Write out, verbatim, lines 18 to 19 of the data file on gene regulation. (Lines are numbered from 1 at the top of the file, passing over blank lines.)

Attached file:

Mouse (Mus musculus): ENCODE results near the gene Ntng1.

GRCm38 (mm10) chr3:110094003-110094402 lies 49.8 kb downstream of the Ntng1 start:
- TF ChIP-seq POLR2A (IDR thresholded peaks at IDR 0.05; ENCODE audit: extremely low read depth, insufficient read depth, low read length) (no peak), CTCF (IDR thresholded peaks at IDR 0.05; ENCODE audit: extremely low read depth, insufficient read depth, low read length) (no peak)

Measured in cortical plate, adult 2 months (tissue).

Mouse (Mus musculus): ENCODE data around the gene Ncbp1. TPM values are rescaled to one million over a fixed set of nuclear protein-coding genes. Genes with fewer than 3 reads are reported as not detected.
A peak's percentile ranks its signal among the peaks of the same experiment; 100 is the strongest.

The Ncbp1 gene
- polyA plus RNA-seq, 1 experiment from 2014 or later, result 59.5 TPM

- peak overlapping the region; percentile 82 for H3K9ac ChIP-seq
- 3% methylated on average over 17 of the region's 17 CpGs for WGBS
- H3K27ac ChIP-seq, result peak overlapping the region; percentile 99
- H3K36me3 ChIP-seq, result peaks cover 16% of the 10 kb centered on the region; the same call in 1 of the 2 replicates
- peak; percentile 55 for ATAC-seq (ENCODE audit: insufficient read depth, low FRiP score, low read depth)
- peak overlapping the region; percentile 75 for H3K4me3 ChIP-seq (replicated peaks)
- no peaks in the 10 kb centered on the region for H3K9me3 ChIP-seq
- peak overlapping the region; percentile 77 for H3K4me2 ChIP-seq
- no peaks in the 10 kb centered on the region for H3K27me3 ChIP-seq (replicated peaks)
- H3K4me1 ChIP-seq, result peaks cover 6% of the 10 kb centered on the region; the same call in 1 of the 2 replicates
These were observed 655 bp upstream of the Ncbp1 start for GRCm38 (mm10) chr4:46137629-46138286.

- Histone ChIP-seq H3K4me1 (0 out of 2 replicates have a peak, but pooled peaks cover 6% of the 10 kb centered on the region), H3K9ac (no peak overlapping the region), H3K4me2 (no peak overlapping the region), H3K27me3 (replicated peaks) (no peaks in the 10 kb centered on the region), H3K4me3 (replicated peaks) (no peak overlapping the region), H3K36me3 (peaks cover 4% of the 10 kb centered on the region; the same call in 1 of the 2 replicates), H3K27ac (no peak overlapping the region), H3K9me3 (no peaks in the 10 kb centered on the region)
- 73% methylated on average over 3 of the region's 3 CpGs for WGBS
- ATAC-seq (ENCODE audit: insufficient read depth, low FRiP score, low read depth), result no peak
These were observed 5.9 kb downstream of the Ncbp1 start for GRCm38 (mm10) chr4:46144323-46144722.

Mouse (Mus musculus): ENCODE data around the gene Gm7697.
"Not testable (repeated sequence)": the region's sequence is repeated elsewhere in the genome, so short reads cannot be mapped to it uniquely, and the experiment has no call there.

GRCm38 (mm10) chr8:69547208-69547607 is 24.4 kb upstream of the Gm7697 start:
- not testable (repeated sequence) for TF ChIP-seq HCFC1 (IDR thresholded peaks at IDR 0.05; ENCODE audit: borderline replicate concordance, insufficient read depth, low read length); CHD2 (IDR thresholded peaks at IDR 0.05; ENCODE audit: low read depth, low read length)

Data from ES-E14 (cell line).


- H3K4me1 ChIP-seq, result peaks cover 6% of the 10 kb centered on the region; the same call in 1 of the 2 replicates
These were observed 655 bp upstream of the Ncbp1 start for GRCm38 (mm10) chr4:46137629-46138286.